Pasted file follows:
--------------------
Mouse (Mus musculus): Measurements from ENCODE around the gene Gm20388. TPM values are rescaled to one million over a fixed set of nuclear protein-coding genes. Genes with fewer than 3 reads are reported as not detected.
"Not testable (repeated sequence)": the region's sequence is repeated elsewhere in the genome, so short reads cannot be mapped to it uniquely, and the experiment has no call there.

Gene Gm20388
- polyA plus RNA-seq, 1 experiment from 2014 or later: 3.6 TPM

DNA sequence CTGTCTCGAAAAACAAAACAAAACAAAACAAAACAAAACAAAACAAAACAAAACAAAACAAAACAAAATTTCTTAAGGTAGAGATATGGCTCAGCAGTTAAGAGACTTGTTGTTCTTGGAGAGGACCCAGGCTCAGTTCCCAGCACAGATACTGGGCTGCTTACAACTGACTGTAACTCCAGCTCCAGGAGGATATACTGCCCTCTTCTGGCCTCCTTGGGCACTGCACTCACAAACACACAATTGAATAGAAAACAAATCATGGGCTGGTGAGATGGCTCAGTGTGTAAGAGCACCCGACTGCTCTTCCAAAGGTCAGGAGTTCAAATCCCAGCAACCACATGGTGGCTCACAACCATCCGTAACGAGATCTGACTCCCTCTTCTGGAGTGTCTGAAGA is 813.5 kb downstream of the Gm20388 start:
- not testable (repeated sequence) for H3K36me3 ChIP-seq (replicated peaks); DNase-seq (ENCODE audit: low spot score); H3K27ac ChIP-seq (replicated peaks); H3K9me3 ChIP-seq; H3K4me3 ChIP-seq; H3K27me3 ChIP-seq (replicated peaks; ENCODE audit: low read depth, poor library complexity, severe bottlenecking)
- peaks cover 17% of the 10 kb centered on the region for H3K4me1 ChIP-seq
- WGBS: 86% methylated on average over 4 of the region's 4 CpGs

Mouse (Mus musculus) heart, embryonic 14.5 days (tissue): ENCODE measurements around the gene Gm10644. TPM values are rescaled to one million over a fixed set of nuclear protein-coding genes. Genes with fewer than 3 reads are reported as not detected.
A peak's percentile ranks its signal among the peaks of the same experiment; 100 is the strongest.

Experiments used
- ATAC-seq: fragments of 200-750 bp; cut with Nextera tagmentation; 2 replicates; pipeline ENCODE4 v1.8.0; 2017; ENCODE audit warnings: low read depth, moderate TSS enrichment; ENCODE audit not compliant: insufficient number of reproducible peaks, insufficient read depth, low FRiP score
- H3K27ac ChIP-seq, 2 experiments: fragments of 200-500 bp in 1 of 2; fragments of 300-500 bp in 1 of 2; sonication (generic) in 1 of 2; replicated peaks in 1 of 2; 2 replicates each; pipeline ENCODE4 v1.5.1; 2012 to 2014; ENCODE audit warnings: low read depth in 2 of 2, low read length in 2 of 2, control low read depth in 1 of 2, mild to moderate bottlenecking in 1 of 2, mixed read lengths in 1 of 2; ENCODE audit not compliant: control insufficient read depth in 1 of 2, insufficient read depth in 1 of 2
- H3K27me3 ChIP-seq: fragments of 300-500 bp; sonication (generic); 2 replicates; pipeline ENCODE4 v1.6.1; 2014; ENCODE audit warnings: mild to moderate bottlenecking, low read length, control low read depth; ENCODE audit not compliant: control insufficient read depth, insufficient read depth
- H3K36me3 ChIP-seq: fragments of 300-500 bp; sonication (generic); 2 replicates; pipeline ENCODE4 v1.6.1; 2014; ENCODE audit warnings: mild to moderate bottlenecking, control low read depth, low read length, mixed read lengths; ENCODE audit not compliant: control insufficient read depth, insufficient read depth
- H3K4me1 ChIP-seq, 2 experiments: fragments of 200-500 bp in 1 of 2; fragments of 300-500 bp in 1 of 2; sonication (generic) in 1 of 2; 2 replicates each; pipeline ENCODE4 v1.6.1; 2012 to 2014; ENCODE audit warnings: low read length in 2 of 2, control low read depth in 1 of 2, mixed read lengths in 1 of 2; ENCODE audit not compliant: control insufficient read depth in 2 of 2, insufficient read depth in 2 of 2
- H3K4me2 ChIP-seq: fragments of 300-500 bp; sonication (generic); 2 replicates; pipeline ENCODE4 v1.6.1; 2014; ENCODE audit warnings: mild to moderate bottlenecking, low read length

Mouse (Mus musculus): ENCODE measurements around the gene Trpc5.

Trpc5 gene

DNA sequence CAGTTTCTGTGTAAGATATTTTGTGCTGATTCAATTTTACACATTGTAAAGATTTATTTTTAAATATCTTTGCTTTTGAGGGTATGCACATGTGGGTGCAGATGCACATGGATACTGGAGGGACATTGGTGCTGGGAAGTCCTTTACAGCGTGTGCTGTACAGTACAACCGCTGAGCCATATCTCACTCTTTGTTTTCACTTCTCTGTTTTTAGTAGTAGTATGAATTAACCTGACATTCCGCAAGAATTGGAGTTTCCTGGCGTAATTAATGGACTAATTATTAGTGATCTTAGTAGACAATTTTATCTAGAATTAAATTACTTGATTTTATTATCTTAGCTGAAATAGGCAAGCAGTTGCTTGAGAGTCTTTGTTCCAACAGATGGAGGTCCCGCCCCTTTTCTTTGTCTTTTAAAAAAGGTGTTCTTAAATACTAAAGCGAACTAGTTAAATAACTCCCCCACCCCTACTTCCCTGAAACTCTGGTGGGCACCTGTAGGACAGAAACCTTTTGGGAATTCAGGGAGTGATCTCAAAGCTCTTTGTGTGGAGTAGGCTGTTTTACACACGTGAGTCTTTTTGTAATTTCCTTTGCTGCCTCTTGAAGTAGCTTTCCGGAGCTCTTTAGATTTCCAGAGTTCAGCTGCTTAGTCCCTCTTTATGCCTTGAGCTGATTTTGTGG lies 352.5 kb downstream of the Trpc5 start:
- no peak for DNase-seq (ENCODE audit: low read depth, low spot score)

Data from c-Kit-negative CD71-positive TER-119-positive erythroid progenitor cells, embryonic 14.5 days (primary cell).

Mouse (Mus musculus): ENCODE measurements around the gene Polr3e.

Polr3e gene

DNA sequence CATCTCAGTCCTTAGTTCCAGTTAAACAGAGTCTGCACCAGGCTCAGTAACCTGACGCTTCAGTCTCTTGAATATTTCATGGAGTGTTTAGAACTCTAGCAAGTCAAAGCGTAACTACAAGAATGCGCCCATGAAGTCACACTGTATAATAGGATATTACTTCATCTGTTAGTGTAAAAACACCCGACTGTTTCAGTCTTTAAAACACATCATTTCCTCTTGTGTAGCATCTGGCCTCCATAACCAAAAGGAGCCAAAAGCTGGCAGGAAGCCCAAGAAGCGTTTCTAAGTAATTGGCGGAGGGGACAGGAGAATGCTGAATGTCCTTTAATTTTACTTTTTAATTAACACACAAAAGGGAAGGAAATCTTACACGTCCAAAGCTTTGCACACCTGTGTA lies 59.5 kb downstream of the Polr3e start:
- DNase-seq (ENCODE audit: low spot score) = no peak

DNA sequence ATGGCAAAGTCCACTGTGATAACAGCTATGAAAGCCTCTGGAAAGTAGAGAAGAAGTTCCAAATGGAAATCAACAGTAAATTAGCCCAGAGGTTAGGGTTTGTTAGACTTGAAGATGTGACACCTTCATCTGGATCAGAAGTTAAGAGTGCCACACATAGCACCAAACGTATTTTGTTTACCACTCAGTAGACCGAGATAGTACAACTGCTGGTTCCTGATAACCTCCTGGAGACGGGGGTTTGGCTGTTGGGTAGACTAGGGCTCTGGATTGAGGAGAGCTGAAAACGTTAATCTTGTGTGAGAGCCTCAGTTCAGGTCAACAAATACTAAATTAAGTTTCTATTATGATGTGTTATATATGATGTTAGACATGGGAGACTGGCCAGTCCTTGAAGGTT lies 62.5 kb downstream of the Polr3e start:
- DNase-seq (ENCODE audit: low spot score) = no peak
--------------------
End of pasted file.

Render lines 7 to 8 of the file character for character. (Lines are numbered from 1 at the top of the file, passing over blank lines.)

- peaks cover 17% of the 10 kb centered on the region for H3K4me1 ChIP-seq
- WGBS: 86% methylated on average over 4 of the region's 4 CpGs